This past Thursday, August 2, the Upper Division campers asked their counselors to “take them out to the ballgame” and the counselors took them literally by putting the boys onto a Pemi bus and heading to the big city, Manchester, NH, to watch the Manchester Fisher Cats “play ball.” The ride to the Queen City was a smooth one, and the boys arrived in plenty of time to enjoy an all-you-can-eat feast at a guest tent in the stadium, featuring burgers, sausage, chicken, salad, and cookies – with an abundance of drink, as well.

As game time approached, the boys settled into their seats, directly behind home plate, to enjoy the contest. The Pemi lads showed their enthusiasm throughout, chanting the names of the Fisher Cats batters, starting a “wave,” and screaming in glee at every hit, of which there were many, as the game turned into a slugfest between the home team and the Erie Sea Wolves. In total, 31 hits were banged out in the eventual 9-7 Erie victory. A fun time was had by all, and we look forward to a return date in 2013!

And this brings us right up to yesterday. One of the highlights of Sunday morning was our weekly Meeting being focused on Pemi West, our mountain leadership program based in Washington State. Three of this year’s participants – “students” Dan Fulham and Nathan Tempro and staffer Dan Reed – treated the entire camp to a spectacular slideshow of their trip, accompanying their inspiring images with some riveting words about how well this kind of challenge can paradoxically forge both team-work and independent, individual growth in those lucky enough to be a part of it. We’ll be in touch this fall about 2013’s edition of PW, which will be open to motivated and adventurous16-, 17-, 18-year-olds, male or female, Pemi alums or not. Suffice it to say, though, that more than a few eyes were opened Sunday morning to the allure of this exciting wilderness adventure with a distinctive “Pemi stamp.”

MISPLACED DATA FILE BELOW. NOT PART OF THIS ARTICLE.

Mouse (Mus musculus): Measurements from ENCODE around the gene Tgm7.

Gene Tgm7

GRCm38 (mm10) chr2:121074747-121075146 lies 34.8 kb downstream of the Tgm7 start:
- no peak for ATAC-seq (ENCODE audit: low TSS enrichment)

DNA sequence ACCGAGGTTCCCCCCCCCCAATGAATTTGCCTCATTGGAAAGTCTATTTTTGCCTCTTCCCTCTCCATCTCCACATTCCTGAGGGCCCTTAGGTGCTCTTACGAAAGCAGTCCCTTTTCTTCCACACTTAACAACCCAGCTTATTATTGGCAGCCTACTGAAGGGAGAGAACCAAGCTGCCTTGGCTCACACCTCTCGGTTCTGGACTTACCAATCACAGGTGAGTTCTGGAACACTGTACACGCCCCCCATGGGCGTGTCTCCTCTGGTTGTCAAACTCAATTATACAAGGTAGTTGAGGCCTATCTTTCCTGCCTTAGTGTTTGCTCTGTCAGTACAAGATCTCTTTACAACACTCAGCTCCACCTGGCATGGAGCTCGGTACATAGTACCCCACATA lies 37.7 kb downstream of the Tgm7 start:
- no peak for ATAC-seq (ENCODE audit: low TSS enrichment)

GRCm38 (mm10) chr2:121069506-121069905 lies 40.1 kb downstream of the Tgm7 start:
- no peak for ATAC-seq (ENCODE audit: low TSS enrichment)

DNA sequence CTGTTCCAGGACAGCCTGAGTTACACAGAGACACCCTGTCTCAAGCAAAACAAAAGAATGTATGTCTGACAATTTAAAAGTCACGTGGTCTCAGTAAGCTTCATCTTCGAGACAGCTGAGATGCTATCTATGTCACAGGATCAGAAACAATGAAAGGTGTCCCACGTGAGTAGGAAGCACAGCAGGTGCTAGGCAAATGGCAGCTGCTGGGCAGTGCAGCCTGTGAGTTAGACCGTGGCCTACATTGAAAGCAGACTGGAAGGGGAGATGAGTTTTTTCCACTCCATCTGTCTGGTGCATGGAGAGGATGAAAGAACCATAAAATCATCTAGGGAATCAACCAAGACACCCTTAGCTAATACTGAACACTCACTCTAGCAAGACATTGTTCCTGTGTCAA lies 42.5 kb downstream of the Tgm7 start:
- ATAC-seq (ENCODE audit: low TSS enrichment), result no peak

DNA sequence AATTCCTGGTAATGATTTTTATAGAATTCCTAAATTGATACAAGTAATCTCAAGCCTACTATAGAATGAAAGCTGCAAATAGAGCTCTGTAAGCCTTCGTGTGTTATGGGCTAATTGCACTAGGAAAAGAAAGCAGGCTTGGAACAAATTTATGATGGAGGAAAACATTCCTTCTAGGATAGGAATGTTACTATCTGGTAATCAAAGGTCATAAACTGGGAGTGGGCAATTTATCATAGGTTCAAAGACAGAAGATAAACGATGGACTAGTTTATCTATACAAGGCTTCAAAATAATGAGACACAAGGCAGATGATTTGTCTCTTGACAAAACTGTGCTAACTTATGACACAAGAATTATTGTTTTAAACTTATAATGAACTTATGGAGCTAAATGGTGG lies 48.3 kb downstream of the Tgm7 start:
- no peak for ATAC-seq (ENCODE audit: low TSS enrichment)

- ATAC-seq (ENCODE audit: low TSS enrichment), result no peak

That takes us close to our word limit (a coy way of saying it’s almost time for lunch – and we do get excited about lunch these days, given Stacey’s cuisine.) We’ll close with an extremely fresh bit of news coming from Zach Barnard, who teams with Henry Eisenhart (whose birthday is today!) as one of our two fine division heads in the Junior Camp. This treats the latest installment in our Big Guy/Little Guy mentoring initiative.

Senior and Junior buddies gather for s’mores

Yesterday evening, the Juniors and Seniors gathered around the newly created Junior Campfire Circle. Situated right on Junior Point, the circle overlooks the lake, sheltered from gusts of wind by the plants along the stream. Every Junior was paired with a Senior buddy, and to the tune of three or four s’mores each, the campers had a great time finding marshmallow roasting sticks and getting their hands and faces sticky. Everyone then quieted down and gathered around the fire together, Seniors sitting with their respective buddies. The counselors asked questions such as “What types of things do you do here that you don’t do at home?” and “What advice can you give to each other for the last week of camp?” The introspection and concern, as well as the thoughtfulness and maturity in so many of the answers, was awesome. We had a great time together, and we’re all looking forward to being together once again, next year!

We’ll close with that. Tune in next week for this year’s final missive, complete with Clive Bean’s annual review of our Gilbert and Sullivan production. Until then!

— Tom and Danny

Newsletter #6: “You are the hat”